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Radio Host Confronts Trump on Heidi Cruz Attack in Brutal Interview: 'I Expect That From a 12-Year-Old Bully


"Welcome to Wisconsin, and I know you realize that here in Wisconsin, we value things like civility, decency and actual conservative principles, so let's possibly make some news."

Republican presidential candidate Donald Trump speaks during a campaign stop, Monday, Feb. 15, 2016, in Greenville, S.C. (AP Photo/Paul Sancya)

Republican presidential front-runner Donald Trump called into Wisconsinite Charlie Sykes' radio show just days ahead of the state's primary, unaware that the show host is part of the #NeverTrump movement — and the conversation was brutal.

"Welcome to Wisconsin, and I know you realize that here in Wisconsin, we value things like civility, decency and actual conservative principles, so let's possibly make some news," Sykes charged.

Donald Trump during the Republican Presidential Debate sponsored by Fox Business and the Wall Street Journal at the Milwaukee Theatre, Nov. 10, 2015. (Getty Images/Scott Olson)

The Radio 620 WTMJ host spent the first half of the 17-minute interview pressing Trump for an apology for his attack on GOP rival Ted Cruz's wife, Heidi, by retweeting a post featuring a flattering image of the businessman's wife, Melania, who is a supermodel, next to an unflattering image of Cruz's spouse, along with the text, "The images are worth a thousand words."

The controversial retweet by Trump came after a conservative super PAC unaffiliated with Cruz's campaign published an ad ahead of last week's Utah caucuses featuring a risqué image of Trump's wife along with the text, "Meet Melania Trump. Your next first lady. Or you could support Ted Cruz on Tuesday."

"You know, wouldn't it be a good way to start off your Wisconsin campaign by saying that wives should be off limits, and apologize for mocking [Heidi Cruz's] looks?" Sykes asked Trump.

The brash billionaire, however, stood his ground, telling Sykes that Cruz "totally knew about" the super PAC's ad. Trump said if he didn't believe Cruz knew about the Utah ad, "it would be a totally different thing."

"So is this your standard — if the supporter of a candidate and not the candidate himself does something despicable, then it's OK for you personally, the candidate for president of the United States, to behave in that same way?" Sykes pushed back. "I mean, I expect that from a 12-year-old bully on the playground, not somebody wanting the office held by Abraham Lincoln."

Trump continued his defense of his Twitter post, telling Sykes that the image he tweeted "was a retweet" and a "very minor response" to the Utah ad. In fact, Trump said, "I didn't even know it was necessarily a bad picture of [Heidi] versus Melania."

Sykes also played an ad featuring women reading less-than-complimentary things Trump has said about women in the past, asking him how he will defend himself against those comments. In response, the brash real estate mogul said "women are just going to have to see what I've done," noting the "tremendous numbers of women" he's hired and placed in executive positions within the Trump Organization.

Additionally, Trump defended his past comments about women by saying he has been in the entertainment business and has "been quoted over the years by everybody from the time, almost from the time I started business."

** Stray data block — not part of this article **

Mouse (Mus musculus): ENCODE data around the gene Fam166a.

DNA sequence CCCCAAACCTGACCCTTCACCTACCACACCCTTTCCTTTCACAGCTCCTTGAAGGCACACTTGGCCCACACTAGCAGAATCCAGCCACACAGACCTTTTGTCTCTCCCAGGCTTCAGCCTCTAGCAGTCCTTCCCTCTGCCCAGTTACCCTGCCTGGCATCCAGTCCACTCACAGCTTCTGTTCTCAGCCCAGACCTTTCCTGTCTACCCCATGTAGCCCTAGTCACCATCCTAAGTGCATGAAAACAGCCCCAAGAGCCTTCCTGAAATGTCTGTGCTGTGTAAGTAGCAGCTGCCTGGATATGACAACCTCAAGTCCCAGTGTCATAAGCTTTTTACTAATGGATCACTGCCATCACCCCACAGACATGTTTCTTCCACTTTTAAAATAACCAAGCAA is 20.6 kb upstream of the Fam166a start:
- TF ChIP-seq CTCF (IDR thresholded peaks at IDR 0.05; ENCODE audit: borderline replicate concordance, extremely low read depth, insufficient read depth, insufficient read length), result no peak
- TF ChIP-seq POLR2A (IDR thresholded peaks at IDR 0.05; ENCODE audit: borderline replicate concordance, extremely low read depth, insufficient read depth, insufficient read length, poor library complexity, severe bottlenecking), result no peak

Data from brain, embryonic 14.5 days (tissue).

"Are the rules different for celebrities?" Sykes asked. "Are celebrities allowed to insult women? ... You have mocked Megyn Kelly, you have mocked Carly Fiorina."

Perhaps Sykes' boldest confrontation of Trump came when he asked the GOP front-runner how parents should "explain" his comments about women and his attack on Cruz's wife.

"How should fathers and mothers explain this? I mean, is this the way you would want anyone, do you want your sons to be behave—," Sykes said.

Trump cut the radio host off, dodging the question by telling him he thought the controversial retweet of Cruz's wife was a "dead issue" and that he would rather be talking about trade, border security and "the things I'm best at."

Among the issues the two discussed, Trump and Sykes talked about the New Yorker's liberal history, the many donations he has made to Democrats and trade, an issue that has given Trump some problems as many have said he is not truly conservative on the issue because he has suggested restricting free trade in order to keep jobs inside the United States.

"Why shouldn't conservatives here in Wisconsin think that your claim to be a conservative is just a giant fraud?" Sykes asked, to which Trump said he was Republican but "gave money to all politicians, ... which is a thing that every businessman would do."

Toward the end of the interview, Sykes dropped a major, unexpected question for Trump: "Before you called into my show, did you know that I'm a #NeverTrump guy?"

"That I didn't know," Trump said. "But I assume you're also an intelligent guy – I know you're an intelligent guy — and you understand what's going on. Our country is getting ripped off left and right by every country we do business with."

Ultimately, though, Sykes ended the interview telling Trump he "failed in my effort to introduce you to Wisconsin in our tradition of civility and decency by getting an apology from you for Heidi Cruz."

But Trump stood firm, saying the Utah ad was not from an outside group and Cruz knew about it, asking Sykes, "Is Ted Cruz going to apologize?"

"Do you ever apologize?" Sykes shot back. "Most real men, when they screw up, they'll go, 'You know what, I was a hothead, I shouldn't have done that.'"

Trump refused to apologize until Cruz apologizes to him because "he started it."

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